FPGAs have become commonplace on signal-processing boards for defense applications such as radar and sonar. These include military-qualified and radiation-tolerant FPGAs, intellectual property for image processing, waveform generation, and partial reconfiguration for SDRs. The future for the military is about radiation-tolerant FPGAs matched with intellectual property for image processing, waveform generation, and partial reconfiguration for SDRs.


Space agencies worldwide have used SRAM-based FPGAs in space for over a decade. They are attractive for space applications because of their in-flight reconfigurability, decreased development time and cost, and increased design and testing flexibility. According to a ten-year-old MIT report, the Xilinx Virtex-5QV was the first commercially available Radiation Hardened By Design SRAM-based FPGA to operate in space.  

However, until recently, few reprogrammable devices have been used in space. For example, the European Spacecraft Agency deemed them problematic because of their sensitivity to involuntary reconfiguration due to Single Event Upsets (SEU) induced by radiation. However, with the advent of reprogrammable devices featuring a million system gates or more, it is no longer feasible to disregard these technologies. 

Making this type of vision a reality is a seismic change that is taking place in the way satellites are designed and built. Today’s space designers seek low-cost plastic equivalents for standard space-grade components. But choosing a commercial off-the-shelf (COTS) product and running an electrical, mechanical and radiation test campaign is risky and expensive. Many consumer off-the-shelf (COTS) products are not sufficiently robust for use in space and therefore pose too much of a risk for satellite designers.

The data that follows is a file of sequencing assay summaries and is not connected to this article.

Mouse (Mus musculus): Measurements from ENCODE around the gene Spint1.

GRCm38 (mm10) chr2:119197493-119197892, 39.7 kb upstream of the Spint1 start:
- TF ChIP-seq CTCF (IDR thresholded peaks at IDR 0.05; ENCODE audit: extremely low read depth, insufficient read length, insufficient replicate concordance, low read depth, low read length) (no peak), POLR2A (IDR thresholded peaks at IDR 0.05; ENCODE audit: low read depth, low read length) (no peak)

A new product class is emerging to bridge this gap: plastic radiation-tolerant space-level components at much lower costs than their traditional counterparts. Also necessary for the shift is introducing new FPGA suppliers to the space market. 


The telecommunications sector had the highest revenue share of the industrial FPGA market in 2022 and is expected to maintain its dominant market share for the foreseeable future. FPGAs in the telecom market are forecast to reach $1.37 billion at a CAGR of 5.3% by 2030. The widespread use of FPGAs in the wireless and telecommunication sectors for various applications, such as data packet switching, packet processing, and optical transport networks, is propelling the FPGA market forward. For example, FPGAs provide bandwidth to telecom service providers so they can create compatible networks ranging from 3G to LTE and beyond. 

The proliferation of 5G networks is propelling FPGA growth because 5G provides configurability, flexible hardware accelerators, high-speed switching, and low-latency operation at low cost. FPGAs are replacing traditional circuit systems and are used in many applications for their reconfigurability. Because the telecom sector is focused on expanding network bandwidth, FPGAs are poised for a rapid rise in advanced integrated circuit systems. 

FPGAs are widely employed in communication systems to enhance connectivity and coverage and improve overall service quality. At the same time, they reduce delays and latency, particularly when the data is altered. Also, FPGAs are widely used in server and cloud applications by businesses.

The FPGA market will evolve rapidly as the demand for real-time adaptable silicon grows with next-generation technologies, including Machine Learning, Artificial Intelligence, Computer Vision, and other technologies. The importance of the FPGA is expanding due to its adaptive and programming capabilities, which make it an ideal semiconductor for training massive amounts of data on the fly. FPGA is also focused on speeding up AI workloads. The flexibility, bespoke parallelism, and ability to be reprogrammed for numerous applications are the key benefits of the FPGA to accelerate machine learning and deep learning processes.